A developer who plans to build a datacentre in Fall River, Massachusetts, near Boston, will install two large wind turbines — as tall as two high-rise buildings — to help generate its electricity.
Roland Patenaude, a local developer, recently won local zoning-board approval to install two wind turbines on an industrial-zoned 1.8 hectare block.
If the effort to build the 120,000-square-foot datacentre goes ahead as planned, its wind turbines will likely be one of the largest wind-utilising installations in a US urban area, if not the largest.
Tom Gray, a spokesman for the American Wind Energy Association, says large turbines in urban areas are relatively rare. Gray says he knows of no datacentre, in particular, that had one built next to it and that the use of large turbines in urban areas is "pretty visionary". Gray says that wind turbines make a kind of "swishing aerodynamic sound, and if they are too close to residences, there can be issues with that," but for people "who live 1,000 feet away, they are no louder then a kitchen refrigerator".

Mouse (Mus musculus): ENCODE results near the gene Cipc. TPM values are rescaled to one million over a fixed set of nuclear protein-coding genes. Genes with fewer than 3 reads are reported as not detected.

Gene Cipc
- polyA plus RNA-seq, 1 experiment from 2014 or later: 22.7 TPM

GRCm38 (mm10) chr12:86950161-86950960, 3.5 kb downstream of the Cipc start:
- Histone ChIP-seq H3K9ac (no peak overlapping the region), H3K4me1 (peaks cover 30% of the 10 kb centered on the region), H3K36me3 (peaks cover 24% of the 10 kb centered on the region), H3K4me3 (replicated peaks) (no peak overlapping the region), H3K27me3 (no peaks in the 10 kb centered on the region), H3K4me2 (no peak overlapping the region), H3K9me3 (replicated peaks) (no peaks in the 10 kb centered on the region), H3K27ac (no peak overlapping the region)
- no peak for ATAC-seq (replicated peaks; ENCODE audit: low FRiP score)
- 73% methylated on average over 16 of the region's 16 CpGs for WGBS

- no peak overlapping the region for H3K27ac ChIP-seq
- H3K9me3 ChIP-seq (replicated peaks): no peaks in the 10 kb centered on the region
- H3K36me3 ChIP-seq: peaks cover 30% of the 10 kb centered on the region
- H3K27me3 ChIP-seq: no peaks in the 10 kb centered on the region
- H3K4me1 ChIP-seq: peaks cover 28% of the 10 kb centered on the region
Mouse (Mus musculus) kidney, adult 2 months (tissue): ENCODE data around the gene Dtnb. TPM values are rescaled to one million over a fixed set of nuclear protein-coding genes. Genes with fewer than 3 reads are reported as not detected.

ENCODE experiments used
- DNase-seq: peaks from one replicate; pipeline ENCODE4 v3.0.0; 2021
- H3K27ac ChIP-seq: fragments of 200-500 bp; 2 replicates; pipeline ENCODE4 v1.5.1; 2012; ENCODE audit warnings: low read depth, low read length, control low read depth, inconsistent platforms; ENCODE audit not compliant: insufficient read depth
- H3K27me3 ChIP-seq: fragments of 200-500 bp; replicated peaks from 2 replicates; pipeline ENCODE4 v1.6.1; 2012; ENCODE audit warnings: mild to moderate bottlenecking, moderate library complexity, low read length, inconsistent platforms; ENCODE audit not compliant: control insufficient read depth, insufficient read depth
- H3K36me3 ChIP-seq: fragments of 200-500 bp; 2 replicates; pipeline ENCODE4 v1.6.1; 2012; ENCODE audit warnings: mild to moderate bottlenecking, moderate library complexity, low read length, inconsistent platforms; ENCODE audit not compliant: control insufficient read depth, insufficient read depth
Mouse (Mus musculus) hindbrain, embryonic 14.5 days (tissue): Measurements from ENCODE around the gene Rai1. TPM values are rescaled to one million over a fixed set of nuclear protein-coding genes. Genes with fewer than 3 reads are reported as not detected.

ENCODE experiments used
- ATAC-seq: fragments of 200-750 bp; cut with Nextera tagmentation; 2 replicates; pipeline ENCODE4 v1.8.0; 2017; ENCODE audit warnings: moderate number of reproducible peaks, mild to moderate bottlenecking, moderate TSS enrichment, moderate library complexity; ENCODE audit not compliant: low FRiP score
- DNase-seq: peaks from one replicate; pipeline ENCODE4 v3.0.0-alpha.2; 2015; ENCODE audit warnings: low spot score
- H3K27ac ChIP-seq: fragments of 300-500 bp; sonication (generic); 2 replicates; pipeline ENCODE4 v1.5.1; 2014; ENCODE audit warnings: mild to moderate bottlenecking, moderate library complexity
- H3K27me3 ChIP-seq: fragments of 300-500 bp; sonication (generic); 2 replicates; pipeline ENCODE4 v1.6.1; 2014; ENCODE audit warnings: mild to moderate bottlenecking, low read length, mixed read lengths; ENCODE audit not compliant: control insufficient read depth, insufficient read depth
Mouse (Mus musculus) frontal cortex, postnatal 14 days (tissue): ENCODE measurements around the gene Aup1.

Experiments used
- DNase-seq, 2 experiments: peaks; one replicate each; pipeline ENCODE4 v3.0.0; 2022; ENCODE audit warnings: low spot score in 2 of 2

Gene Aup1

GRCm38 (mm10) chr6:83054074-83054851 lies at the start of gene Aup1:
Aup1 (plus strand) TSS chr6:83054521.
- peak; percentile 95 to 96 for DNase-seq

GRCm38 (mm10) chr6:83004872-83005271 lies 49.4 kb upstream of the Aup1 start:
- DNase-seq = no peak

Patenaude says he is proud of the fact that the wind turbines will be visible for miles around.
"Everybody is going to know Fall River is making a statement and is doing something about the energy crisis," he says.
The company formed to build the datacentre, Granite Block Global Data Centre, will make raised-floor datacentre space available to commercial customers.
Patenaude estimates that the datacentre, once it is built out, will have a power bill in excess of US$1 million (NZ$1.2 million) a month. He predicts that the two wind turbines could reduce that amount by 20% or more. He hopes to have the datacentre in operation within two years.
Patenaude says if he had more land, he would install as many as eight turbines.
Once incentive for using wind, says Patenaude, is that state grant programs will pay 40% of the cost of the wind turbines. Once completed, his facility will employ 50 to 60 people, ranging from custodial staffers to engineers.